CaptHawkeye wrote:The idea that Jellicoe was some sort of coward though is totally unfounded. We all saw how well Beatty's impatience and arrogance frequently worked out.
...That seems like a total non sequitur from what I was talking about. My point is simple. Because
the Germans had a large battle fleet, it was possible for Britain to "lose the war in an afternoon." Bad luck, or enemy secret weapons, or any of a dozen X-factors could have shifted the balance of power to the point where the German surface fleet could
have contested British naval superiority, threatening the island's ability to supply itself and continue the war.
This has nothing to do with Jellicoe being brave or cowardly, or good or bad, or any other personal quality of the man at all. The only reason I even used his name is because the simplest, clearest-written description of just what was at stake happens to be associated with his name- Jellicoe was
the only man on either side who could lose the war in an afternoon, if he'd happened to make a serious mistake or if he'd been particularly unlucky. Almost any other mistake would be reparable or recoverable for the nation making it- losing naval superiority might not be recoverable for Britain.
When you think about the strategy this imposes on the British, it becomes totally obvious why the Royal Navy played up the German naval threat and demanded vast increases in construction. They were trying to rebuild the margin of superiority that the construction of the HSF was taking away from them, so that in the event of war they'd have a margin of error.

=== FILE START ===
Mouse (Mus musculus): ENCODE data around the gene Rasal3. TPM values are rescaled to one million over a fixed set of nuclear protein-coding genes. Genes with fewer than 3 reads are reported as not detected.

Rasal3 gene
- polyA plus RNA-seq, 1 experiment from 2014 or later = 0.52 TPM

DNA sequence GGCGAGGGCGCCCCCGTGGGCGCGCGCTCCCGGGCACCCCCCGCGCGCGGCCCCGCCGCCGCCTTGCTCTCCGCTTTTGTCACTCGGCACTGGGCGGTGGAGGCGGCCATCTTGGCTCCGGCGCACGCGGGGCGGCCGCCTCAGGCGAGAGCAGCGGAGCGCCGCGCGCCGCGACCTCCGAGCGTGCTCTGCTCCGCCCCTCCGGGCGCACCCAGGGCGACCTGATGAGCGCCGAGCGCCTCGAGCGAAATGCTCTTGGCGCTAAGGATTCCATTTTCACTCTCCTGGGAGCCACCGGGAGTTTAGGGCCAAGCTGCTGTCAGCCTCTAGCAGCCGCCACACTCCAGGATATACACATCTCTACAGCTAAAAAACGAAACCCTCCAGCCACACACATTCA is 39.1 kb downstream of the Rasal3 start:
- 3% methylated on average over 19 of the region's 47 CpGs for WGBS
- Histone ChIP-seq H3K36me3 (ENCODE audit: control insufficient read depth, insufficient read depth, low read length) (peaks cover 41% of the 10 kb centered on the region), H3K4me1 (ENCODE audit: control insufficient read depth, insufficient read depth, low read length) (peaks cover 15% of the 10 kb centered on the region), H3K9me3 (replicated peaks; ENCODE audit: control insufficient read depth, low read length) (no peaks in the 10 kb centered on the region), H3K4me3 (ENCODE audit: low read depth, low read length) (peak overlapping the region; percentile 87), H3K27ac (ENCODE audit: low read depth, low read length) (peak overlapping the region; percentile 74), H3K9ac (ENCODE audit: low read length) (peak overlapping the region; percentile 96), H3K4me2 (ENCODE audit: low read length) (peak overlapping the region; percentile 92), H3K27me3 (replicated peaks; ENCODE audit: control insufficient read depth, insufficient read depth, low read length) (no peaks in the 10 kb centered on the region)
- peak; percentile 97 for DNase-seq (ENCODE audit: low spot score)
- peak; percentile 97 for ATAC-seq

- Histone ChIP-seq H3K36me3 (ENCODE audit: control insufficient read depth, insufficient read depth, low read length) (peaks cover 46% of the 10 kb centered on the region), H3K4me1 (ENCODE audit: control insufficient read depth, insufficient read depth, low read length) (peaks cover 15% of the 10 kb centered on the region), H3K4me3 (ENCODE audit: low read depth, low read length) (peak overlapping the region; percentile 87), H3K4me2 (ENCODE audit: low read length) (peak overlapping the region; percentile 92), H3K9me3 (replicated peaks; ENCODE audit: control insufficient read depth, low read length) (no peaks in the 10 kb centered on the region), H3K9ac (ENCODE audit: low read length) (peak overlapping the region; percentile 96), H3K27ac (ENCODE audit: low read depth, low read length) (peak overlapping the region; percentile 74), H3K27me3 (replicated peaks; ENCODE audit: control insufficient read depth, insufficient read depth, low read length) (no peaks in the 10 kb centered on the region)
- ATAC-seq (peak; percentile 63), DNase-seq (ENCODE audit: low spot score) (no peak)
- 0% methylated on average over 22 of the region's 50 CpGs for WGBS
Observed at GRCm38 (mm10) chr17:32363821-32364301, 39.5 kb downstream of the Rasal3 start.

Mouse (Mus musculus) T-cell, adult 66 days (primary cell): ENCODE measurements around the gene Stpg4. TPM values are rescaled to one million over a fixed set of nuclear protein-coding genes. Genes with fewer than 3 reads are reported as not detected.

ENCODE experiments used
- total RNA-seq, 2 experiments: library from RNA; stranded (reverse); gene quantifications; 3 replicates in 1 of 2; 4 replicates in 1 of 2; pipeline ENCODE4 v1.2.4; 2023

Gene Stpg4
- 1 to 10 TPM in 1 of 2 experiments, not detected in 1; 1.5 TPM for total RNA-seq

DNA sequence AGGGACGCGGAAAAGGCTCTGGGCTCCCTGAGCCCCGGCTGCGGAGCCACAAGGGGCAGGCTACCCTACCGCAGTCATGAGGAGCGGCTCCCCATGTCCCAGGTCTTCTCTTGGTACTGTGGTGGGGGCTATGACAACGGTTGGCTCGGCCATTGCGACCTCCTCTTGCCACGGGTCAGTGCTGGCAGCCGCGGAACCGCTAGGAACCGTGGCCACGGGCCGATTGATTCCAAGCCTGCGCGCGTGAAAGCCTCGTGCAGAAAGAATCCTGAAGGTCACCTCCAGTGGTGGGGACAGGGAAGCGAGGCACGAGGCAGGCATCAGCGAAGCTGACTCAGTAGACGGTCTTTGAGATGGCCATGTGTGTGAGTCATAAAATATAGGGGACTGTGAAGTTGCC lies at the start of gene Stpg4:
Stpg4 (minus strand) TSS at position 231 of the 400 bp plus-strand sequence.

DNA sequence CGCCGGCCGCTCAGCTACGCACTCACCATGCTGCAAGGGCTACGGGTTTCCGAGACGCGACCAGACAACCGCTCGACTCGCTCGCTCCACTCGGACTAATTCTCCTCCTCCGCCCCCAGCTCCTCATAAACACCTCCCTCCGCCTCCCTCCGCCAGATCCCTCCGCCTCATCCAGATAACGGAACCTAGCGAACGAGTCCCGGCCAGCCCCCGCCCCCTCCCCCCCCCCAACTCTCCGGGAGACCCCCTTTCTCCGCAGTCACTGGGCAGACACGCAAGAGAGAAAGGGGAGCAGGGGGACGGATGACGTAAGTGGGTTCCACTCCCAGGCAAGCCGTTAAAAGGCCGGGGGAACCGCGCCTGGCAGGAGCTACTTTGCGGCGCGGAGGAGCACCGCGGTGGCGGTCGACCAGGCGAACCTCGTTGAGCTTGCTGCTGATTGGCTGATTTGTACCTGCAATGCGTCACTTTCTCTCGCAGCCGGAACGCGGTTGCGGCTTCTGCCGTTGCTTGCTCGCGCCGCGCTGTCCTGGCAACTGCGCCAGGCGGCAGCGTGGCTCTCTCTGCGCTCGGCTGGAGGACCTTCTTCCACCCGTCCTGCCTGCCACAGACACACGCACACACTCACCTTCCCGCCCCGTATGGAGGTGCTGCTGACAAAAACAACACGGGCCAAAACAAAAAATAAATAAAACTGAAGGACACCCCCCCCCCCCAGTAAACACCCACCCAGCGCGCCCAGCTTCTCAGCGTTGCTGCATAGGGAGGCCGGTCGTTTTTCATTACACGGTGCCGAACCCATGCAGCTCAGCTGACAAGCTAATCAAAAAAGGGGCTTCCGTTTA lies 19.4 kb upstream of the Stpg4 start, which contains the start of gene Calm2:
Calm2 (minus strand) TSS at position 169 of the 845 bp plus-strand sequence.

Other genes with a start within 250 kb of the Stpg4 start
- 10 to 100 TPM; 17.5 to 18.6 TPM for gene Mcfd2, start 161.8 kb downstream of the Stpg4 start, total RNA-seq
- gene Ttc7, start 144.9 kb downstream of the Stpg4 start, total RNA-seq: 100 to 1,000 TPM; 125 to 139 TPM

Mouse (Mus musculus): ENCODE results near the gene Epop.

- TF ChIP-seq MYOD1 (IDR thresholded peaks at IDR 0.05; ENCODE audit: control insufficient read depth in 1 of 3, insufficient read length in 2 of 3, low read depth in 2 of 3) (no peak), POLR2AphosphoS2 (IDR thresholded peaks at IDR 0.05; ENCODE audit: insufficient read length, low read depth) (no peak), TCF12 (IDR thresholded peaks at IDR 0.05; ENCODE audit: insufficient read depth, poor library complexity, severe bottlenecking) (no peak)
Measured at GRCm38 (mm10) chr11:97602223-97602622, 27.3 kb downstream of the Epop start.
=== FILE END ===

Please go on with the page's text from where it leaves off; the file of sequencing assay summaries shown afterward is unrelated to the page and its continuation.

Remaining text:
No war planner is going to be all that comfortable going into a war where they depend on naval superiority for basic survival needs, if they only have a 16:12 advantage in battleships. They will want more battleships as a matter of course, and that
is what "preys on their minds."
Stark wrote:Did Simon Jester just misinterpret Churchill's quote?
Churchill said that Jellicoe could 'lose the war in an afternoon', because if he engaged and the fleet took heavy losses, the UK was fucked. Therefore, without engaging he had already won, and by engaging he stood to lose a great deal and gain not much. He was certainly not calling Jellicoe out for personally losing the war by calling a retreat; protecting the fleet that bottled up the HSF was arguably his number one responsibility.
just misinterpreted me
. Or more likely, saw a quote and decided to leap on it without bothering to check the context I was using it in.
My point all along* was that the historical HSF was strong enough that one bad day in a war with Germany could lose the war for Britain. One unexpected X-factor, or one German tactical success, and the comfortable margin of British naval superiority could vanish. Which was exactly the point Churchill made in The World Crisis
, that you so kindly just explained to me.
The only I am applying this observation to the strategic level (the Admiralty's construction plans), not the tactical level (Jellicoe's decisions at Jutland). As long as there existed an enemy battlefleet strong enough that Britain could
lose the war in an afternoon, the British were forced to adopt a conservative strategy for the use of their fleet. In that respect, the German "fleet in being" doctrine worked- Britain was forced to keep its battleships ready to counter a sortie by the High Seas Fleet.
This is not to say the conservative British strategy adopted de facto
(over the objections of hotheads like Beatty and Churchill) was bad. This is not to say that said strategy didn't work, but I didn't say any of that.
*and this will be supported if you read my post instead of just spotting the quote, asserting that I didn't understand it, and then explaining to me what it means.